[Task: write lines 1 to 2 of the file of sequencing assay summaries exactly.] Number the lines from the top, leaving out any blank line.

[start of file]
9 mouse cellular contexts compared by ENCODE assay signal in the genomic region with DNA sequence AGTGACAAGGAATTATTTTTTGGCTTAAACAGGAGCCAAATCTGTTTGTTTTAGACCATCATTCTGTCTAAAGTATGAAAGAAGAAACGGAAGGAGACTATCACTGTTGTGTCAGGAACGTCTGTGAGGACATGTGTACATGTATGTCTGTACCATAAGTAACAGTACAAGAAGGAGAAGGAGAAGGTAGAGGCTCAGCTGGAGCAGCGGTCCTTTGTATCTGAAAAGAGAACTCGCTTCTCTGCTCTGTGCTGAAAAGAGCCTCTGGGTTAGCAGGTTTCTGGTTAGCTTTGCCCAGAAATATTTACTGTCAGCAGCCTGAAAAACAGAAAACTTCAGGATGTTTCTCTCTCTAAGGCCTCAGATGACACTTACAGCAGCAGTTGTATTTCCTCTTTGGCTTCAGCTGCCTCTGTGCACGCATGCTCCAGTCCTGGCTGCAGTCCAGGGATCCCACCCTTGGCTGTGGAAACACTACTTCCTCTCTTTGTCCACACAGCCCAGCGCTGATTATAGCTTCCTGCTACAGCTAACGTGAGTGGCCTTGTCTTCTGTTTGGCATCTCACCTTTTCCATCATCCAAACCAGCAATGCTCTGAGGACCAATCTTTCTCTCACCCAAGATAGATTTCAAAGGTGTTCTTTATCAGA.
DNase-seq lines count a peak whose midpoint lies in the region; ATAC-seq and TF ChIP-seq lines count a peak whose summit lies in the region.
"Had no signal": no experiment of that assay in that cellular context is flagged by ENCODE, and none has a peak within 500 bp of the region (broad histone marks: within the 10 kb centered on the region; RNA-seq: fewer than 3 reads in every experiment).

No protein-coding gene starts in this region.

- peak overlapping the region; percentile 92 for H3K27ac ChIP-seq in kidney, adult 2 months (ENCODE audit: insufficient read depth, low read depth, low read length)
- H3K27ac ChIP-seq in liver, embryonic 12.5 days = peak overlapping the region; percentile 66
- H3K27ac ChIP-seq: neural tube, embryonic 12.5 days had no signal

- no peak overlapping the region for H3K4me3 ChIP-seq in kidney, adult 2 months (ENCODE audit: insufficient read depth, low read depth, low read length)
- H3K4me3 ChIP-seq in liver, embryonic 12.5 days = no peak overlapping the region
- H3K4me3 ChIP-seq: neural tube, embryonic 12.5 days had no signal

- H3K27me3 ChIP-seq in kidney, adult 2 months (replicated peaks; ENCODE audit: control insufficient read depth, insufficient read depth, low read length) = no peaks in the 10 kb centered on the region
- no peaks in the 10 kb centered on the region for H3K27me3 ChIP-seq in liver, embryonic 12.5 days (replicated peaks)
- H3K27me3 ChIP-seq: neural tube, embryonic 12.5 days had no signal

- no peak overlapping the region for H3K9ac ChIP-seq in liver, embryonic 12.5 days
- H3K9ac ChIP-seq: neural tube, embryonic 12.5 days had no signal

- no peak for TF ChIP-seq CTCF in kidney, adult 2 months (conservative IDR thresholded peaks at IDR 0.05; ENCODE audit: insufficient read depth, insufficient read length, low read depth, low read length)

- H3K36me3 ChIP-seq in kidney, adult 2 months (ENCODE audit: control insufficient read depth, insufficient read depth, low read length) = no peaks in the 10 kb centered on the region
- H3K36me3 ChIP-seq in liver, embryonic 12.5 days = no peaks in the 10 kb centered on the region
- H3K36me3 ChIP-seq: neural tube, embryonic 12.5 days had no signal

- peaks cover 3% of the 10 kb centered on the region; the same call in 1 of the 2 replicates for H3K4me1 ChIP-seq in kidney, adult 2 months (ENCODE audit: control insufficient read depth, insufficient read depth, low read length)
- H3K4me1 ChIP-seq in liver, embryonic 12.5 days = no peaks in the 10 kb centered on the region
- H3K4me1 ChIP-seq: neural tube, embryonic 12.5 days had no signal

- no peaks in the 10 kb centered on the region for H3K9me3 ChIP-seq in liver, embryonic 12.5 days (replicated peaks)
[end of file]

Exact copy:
9 mouse cellular contexts compared by ENCODE assay signal in the genomic region with DNA sequence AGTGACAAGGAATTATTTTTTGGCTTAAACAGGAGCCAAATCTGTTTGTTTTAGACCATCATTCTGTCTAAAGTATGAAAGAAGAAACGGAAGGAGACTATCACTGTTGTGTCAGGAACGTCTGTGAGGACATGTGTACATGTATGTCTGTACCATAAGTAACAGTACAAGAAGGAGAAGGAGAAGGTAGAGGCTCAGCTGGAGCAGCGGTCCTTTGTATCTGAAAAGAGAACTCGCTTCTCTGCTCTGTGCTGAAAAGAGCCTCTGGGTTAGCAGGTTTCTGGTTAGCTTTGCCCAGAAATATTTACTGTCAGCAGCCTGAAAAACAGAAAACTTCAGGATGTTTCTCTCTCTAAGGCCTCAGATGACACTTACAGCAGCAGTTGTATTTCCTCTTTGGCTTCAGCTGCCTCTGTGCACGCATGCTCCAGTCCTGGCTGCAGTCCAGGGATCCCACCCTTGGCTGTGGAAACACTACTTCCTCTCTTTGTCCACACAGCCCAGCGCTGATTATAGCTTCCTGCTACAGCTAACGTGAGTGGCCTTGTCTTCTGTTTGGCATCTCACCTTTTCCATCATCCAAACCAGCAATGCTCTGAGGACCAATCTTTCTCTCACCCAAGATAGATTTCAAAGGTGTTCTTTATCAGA.
DNase-seq lines count a peak whose midpoint lies in the region; ATAC-seq and TF ChIP-seq lines count a peak whose summit lies in the region.